Discussion in 'Off-Topic' started by Colon, Feb 24, 2021.
Which international human rights organization do you donate to?
Ah student feedback. Boy does that get interesting sometimes. Occasionally deeply insightful. Occasionally misspelled complaints about a foreign ta's 4th language fluency. Occasionally poems regarding their teacher's anatomy. It's a rich playground. No judgement either way other than one powerpoint slide on its own is pretty slim.
I give directly to George Soros
Cancel culture - Wikipedia
At least in a colon's case it's coming out the correct end.
It's hard to say. 10+ years ago the world around us was pretty different.
Would be great to see the students held to their own standards when it comes to political actions of people they don't like. Trump also condemned violence, for example. Why is it good enough for Islamic leaders in particular, but not good enough for others?
While > 90% of polled Islamic followers are against killing civilians, it's still one of the most common + highest death toll groupings of terror attacks worldwide. The bullet points in that list are taken from extremist interpretations of the faith, but we do observe them practiced at large scales...and in areas where those practices happen they are certainly human rights challenges.
I've seen comments on the attractiveness of faculty's attire and some other interesting things too, lol.
Super awesome hand drawn pictures are my favorite. The best one I think I've seen was a duck.
That doesn't answer the question, or indeed bare any relevance to it.
What does the op have to do with cancel culture?
The notion of cancel culture is a variant on the term call-out culture and constitutes a form of boycotting involving an individual (usually a celebrity) who is deemed to have acted or spoken in a questionable or controversial manner.
Merriam-Webster notes that to "cancel", as used in this context, means "to stop giving support to that person"
Dictionary.com, in its pop-culture dictionary, defines cancel culture as "withdrawing support for (canceling) public figures and companies after they have done or said something considered objectionable or offensive."
The topic in question:
A “prisoner of conscience”, Amnesty’s website says, is “someone has not used or advocated violence but is imprisoned because of who they are”.
Amnesty International took an internal decision to stop referring to [Alexey] Navalny as a prisoner of conscience ... and this decision does not change our resolve to fight for his immediate release, and for an end to his politically motivated persecution by the Russian authorities
I do not see the connection.
The "vibe" would seem to be what, "a 15 year old purity test" or something. Isn't that the gripe?
Using the term "cancel culture" usually seems to imply an exasperation with unreasonable *******ness with regards to purity. Otherwise people I know don't really say it. They'll say some other term if they actually want something censored publicly or privately.
But what is the relevance of cancel culture? They continue to call for his release.
Wouldn't the implication then be that it was a petty unnecessary ******* move?
An organization acts in a way that caves to public pressure to ostracize someone publicly, and that somehow doesn't qualify as being thrust out of a social or professional circle?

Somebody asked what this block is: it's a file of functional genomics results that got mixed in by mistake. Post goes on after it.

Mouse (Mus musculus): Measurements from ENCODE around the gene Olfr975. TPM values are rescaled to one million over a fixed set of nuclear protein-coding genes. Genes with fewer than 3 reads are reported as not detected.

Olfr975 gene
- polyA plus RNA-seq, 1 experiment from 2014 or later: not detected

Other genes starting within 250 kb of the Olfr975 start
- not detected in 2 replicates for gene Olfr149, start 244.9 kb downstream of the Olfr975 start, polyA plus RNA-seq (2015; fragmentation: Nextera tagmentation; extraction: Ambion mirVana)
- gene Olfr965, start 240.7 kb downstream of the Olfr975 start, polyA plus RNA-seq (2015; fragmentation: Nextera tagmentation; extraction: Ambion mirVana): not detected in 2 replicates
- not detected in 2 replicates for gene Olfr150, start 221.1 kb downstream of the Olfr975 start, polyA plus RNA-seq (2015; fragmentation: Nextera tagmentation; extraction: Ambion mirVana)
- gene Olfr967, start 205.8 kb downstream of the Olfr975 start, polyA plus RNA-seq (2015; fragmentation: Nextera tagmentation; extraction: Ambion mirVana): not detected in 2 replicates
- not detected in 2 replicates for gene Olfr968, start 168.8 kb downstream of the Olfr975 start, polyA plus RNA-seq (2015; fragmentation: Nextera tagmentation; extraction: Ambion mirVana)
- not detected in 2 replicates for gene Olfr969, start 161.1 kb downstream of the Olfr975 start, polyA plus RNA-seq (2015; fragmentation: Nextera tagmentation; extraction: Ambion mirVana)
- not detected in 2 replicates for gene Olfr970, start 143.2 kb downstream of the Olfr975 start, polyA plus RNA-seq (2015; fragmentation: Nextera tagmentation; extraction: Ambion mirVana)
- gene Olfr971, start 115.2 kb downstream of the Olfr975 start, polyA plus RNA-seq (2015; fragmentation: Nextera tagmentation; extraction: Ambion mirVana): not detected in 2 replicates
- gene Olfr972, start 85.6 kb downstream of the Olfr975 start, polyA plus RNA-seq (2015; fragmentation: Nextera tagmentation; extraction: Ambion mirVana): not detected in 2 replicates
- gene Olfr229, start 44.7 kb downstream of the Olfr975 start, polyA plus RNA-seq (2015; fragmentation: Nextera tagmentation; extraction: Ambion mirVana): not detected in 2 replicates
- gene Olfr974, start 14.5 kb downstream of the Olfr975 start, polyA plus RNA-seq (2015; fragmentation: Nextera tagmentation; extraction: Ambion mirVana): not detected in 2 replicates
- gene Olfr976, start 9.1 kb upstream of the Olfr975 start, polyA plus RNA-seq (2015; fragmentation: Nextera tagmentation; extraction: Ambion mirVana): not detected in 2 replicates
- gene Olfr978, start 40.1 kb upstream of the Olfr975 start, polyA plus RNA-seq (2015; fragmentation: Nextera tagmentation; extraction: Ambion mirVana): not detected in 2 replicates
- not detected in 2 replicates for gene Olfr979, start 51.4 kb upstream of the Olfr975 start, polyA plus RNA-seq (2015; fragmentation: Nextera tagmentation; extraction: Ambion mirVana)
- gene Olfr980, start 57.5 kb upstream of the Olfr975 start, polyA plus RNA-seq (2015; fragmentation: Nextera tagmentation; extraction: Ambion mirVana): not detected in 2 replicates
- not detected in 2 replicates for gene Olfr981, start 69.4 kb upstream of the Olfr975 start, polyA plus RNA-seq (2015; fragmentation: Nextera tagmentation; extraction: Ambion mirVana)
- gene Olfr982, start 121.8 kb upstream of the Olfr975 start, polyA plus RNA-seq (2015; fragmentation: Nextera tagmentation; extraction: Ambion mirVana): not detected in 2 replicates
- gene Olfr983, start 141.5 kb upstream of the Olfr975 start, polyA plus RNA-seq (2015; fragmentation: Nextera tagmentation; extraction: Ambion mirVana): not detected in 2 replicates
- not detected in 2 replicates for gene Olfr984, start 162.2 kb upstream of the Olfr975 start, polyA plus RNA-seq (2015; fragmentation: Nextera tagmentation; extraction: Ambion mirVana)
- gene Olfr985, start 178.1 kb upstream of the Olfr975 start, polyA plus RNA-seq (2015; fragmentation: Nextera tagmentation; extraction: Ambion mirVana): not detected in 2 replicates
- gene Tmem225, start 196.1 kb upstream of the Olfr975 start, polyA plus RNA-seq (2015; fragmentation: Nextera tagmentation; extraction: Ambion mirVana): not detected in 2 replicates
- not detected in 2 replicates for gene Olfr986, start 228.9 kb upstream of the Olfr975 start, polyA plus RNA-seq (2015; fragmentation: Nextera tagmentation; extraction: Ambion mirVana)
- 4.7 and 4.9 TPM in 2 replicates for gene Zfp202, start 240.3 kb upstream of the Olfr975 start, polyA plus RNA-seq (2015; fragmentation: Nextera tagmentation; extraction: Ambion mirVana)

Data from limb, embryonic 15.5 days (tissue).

"Not jailed" is a different degree of punishment to "cancelled". At least for now.
Is it not the purity test, but with a consequence of failing it being withdrawal of support. The latter does not seem to be there in the OP.
It is normally used when the failure of purity test is questionable, not the advocacy of violence based on ethnicity.
Then there's the difference. Cancel culture seems to imply that the purity test is actually the point, the fun. I think the term actually catches a real vibe there, sometimes.
I think the implication is that it is bad. No one is calling facebook no longer distributing the Tatmadaw's page cancelling, but did for Trump. I suspect the difference is the global communities opinion of the 2.
The purity test being the point and fun is bad. It's an accusation of bullying. Why would not popular opinion be essentially the only thing that matters, there, short of naked power? Persecution is often popular. That will roll into the implication.
Oh, I thought you knew something about the topic. Your initial comment was just sardonic
This is the point of boycotts, that if you rely on "the public" buying your stuff, then you should not do things that "the public" find objectionable. It is generally a powerful tool for the powerless to influence the powerful. It is sometimes miss aimed, but I think it has done more good than harm over the years.
They didn't cave to public pressure. They are that pressure. This is them doing what it is they do, what they were set up to do, what they define themselves as doing. This is the antithesis of hypocrisy.
I genuinely have no idea of the point you are making here. Please explain.
That goes against what they themselves said about why they did it.
Well, sure, boycotts being boycotts. This isn't a commercial transaction at point, is it? The powerless taking down the powerful a peg? People don't usually call it "cancel culture" if they agree what is going on. It's an accusation of cowardly bullying of a political prisoner regarding his "humanitarian status" or whatever being downgraded, isn't it? Political prisoner suddenly faces downgrade of international victimhood status: shock, surprise, horror, on my, why would we be jaded as hell over this one?
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